The City of Calgary says it hopes to roll out new business licence requirements for short-term rentals beginning next January after research into the market.
The research project, led by University of Calgary associate professor Lindsay Tedds, will look at Calgary’s short-term rental market. The city said the research is being conducted to find ways to reform regulations in response to a changing rental market.
The city also said the new regulations will help align the short-term rental market with council’s priorities, including those concerning affordable housing, downtown revitalization, tourism, social equity and land use planning.
The first phase of the research project is already underway and will help the city understand the nature of Calgary’s short-term rental market and understand local attitudes towards short-term rentals.
The city said enhanced business licence requirements for short-term rentals will be effective Jan. 1, 2024.
“The changes to the business licence requirements strengthen the accountability of short-term rental hosts and property owners, reduce negative impacts on the community and enhance the safety of guests,” said Sherri Zickefoose, communications planner with the City of Calgary.
“These changes reflect the city’s commitment to creating a fair and sustainable environment for all residents, visitors and businesses.”
This comes after the B.C. NDP government tabled new legislation on Monday in an effort to crack down on a massive increase in vacation rentals across the province. This may include listings on Airbnb, VRBO, Expedia and FlipKey.
Under the new rules, when passed, British Columbians will legally only be able to rent out a primary residence and one more additional secondary suite as a short-term rental.
The city’s response also comes after an October rent report suggests the average one-bedroom apartment in Calgary is around $1,730 a month, a 13.2 per cent year-over-year increase. The average two-bedroom apartment is $2,182 a month, a 13.6 per cent increase year-over-year.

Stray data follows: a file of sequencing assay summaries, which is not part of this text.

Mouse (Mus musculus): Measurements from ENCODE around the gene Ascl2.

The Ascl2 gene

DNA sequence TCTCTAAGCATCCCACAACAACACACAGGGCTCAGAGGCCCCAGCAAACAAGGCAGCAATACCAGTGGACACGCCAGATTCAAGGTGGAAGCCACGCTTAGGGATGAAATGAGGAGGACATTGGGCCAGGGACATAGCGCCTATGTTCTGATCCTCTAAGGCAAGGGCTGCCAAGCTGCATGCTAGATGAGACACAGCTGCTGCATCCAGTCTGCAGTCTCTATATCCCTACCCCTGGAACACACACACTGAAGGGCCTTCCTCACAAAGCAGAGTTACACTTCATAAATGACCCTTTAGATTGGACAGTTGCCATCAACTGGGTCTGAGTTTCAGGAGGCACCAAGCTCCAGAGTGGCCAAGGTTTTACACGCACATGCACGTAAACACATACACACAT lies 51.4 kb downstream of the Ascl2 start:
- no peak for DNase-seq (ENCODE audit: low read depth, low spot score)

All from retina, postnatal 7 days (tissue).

A 2020 study published by the Canadian Mortgage and Housing Corporation (CMHC) suggests Airbnbs have disrupted housing markets across Canada, and the financial incentives of short-term rentals are leading to more long-term housing being converted into short-term ones.
Ward 2 Coun. Jennifer Wyness commended B.C.’s new legislation, saying it will address loopholes used by AirBnB and other vacation rental hosts to turn their units into short-term rentals.
She said short-term rentals already have an impact on Calgary’s rental market, which is becoming increasingly more competitive and expensive for renters.
“Our assumption is that (new units) will house families for a long time. We’re building long-term housing based on that assumption. This is why when we build hotels, we have hotel zoning and we look at it differently.,” Wyness told Global News on Monday.
“I don’t think we’re really paying attention to the impact (short-term rentals) are having on the affordability in Calgary. We have always been more affordable than other major cities in Canada, and when we think we are not following or having the same issues as all cities, that’s when we’re going to run into problems.”
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Wyness added out-of-province buyers and real estate speculators are driving the cost of housing in Calgary. She said the city should increase fees for those who want to turn their properties into short-term rentals or tax them as a commercial entity.
“We’ve already acknowledged that there is a greater demand for long-term housing, and when you have people who are trying to rent and competing and lining around the block to view a vacant apartment or house, those 10 (short-term) units may not seem like a lot, but they are,” she said.
“I think we need to start looking at it and taxing it as a commercial business. We’re still seeing neighbourhoods with Airbnb where strata approved that short-term rental, but the entire board is comprised of owners of short-term rentals. Long-term strata owners will have to take up space on that board to stop the entire building from turning into a housing hotel.
“Why are we paying for a study when this has already been studied? The CMHC has studied it. They have their results, and they said it impacts our housing market.”
— with files from Global News’ Richard Zussman and Amy Judd.
© 2023 Global News, a division of Corus Entertainment Inc.
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